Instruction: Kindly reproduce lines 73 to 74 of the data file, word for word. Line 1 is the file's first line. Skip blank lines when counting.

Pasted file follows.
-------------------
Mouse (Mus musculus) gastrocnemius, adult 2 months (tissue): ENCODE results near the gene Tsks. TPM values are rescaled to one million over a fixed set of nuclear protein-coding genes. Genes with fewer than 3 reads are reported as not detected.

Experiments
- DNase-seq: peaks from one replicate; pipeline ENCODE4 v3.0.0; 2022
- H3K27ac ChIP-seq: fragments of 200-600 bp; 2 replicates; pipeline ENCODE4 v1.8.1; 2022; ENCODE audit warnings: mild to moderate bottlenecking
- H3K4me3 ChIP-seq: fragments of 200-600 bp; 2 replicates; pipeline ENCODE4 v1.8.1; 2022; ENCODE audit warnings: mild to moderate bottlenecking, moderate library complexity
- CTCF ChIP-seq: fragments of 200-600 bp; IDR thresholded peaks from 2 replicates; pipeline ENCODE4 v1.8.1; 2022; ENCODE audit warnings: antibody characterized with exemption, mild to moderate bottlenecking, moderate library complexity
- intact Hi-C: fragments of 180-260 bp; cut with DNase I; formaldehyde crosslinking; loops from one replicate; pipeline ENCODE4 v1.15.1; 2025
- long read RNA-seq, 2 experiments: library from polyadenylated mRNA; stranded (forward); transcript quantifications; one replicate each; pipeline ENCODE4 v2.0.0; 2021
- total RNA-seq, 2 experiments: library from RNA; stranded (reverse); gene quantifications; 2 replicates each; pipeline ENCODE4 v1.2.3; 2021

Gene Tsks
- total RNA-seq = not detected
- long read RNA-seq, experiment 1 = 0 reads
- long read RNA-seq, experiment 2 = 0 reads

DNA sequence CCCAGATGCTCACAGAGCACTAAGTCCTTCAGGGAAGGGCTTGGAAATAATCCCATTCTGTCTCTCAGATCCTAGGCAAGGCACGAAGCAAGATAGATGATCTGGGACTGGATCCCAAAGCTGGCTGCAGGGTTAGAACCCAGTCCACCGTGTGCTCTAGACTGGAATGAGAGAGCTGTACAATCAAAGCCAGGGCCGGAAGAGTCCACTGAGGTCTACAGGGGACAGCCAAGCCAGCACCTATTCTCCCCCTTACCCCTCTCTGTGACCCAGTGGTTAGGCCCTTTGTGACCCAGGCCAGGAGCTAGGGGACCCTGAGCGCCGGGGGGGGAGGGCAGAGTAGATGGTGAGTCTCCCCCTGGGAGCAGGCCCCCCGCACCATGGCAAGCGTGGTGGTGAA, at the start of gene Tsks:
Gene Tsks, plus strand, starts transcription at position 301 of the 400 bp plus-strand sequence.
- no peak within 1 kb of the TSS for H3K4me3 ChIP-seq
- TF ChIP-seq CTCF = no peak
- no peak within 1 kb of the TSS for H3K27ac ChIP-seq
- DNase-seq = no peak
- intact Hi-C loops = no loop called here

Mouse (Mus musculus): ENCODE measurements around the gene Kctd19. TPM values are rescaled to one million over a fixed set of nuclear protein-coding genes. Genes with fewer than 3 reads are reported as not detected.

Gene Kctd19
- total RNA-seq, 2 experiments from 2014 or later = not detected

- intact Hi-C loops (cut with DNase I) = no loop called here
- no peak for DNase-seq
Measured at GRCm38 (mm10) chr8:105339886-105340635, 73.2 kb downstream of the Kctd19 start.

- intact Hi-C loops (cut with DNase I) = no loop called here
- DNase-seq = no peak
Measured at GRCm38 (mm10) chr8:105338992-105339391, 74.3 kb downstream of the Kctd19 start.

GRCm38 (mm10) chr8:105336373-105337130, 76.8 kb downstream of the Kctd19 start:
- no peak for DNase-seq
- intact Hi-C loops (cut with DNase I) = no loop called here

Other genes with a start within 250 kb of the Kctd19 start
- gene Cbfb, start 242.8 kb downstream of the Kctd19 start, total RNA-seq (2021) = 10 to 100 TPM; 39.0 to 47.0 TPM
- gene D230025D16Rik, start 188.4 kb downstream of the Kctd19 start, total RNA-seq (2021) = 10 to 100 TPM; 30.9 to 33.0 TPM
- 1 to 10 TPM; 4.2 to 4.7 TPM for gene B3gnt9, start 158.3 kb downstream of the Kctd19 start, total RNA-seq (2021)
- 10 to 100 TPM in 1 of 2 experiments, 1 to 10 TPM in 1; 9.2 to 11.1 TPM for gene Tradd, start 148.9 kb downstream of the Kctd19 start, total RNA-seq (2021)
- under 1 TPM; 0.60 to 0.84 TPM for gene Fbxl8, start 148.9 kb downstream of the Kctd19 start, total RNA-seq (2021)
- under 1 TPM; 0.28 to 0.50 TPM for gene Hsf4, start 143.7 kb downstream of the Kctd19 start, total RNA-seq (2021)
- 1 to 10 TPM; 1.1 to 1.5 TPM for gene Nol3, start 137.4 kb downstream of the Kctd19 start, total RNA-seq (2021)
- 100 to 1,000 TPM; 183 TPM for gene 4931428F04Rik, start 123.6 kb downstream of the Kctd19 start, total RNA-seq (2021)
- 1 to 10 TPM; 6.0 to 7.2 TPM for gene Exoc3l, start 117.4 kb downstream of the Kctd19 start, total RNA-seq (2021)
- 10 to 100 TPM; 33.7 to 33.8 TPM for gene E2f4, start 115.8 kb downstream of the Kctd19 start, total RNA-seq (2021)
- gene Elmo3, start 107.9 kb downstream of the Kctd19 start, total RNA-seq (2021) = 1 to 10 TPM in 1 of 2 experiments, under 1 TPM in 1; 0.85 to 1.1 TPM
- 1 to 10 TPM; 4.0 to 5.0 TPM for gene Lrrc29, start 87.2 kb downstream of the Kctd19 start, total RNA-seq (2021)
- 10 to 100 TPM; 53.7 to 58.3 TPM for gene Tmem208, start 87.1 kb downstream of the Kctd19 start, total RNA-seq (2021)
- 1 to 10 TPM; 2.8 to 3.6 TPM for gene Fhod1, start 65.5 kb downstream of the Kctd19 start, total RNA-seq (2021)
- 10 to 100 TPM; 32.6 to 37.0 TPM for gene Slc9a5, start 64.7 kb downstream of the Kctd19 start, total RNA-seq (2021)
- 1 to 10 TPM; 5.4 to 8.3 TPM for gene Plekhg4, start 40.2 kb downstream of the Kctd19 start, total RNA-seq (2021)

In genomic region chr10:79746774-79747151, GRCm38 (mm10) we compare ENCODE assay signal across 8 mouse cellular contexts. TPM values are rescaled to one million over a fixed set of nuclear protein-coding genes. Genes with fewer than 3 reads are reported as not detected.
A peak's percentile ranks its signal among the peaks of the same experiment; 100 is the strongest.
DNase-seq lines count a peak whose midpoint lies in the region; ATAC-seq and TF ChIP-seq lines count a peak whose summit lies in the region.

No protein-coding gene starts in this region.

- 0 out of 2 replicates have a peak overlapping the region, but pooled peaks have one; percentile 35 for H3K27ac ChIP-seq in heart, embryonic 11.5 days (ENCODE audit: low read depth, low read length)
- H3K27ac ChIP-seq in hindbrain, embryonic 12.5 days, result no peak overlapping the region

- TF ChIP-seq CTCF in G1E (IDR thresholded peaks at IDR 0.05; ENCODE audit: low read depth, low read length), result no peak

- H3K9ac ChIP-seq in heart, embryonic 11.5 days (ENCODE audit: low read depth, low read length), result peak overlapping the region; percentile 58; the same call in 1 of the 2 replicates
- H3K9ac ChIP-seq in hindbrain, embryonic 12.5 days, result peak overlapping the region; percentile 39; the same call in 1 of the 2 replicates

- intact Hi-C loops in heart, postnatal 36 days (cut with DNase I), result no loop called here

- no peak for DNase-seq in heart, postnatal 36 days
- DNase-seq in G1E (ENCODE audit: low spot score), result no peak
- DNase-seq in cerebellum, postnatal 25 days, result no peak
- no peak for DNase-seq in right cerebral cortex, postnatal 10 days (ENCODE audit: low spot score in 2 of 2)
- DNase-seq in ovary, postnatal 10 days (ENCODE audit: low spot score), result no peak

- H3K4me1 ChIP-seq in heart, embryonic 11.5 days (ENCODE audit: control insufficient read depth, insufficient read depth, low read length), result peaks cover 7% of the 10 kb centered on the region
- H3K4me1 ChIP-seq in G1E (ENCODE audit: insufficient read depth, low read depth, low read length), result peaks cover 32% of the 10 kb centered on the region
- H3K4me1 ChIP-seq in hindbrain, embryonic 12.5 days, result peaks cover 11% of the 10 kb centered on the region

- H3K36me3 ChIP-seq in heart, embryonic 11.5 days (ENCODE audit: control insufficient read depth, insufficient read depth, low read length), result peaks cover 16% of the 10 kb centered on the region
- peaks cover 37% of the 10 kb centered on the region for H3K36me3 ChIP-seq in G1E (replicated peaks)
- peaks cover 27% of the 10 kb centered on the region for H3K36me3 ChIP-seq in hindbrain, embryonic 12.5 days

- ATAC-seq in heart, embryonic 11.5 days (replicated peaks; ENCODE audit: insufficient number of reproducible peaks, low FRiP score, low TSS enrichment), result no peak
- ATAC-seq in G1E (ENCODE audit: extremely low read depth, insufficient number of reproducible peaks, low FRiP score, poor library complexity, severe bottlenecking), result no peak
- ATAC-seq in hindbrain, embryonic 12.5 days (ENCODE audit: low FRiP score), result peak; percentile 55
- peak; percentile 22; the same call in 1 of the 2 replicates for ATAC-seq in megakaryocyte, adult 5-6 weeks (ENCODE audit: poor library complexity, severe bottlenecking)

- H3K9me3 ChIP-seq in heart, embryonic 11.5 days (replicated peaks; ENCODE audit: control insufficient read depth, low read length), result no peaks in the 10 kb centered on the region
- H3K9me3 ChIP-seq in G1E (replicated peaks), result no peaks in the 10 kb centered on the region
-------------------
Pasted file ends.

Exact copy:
- ATAC-seq in hindbrain, embryonic 12.5 days (ENCODE audit: low FRiP score), result peak; percentile 55
- peak; percentile 22; the same call in 1 of the 2 replicates for ATAC-seq in megakaryocyte, adult 5-6 weeks (ENCODE audit: poor library complexity, severe bottlenecking)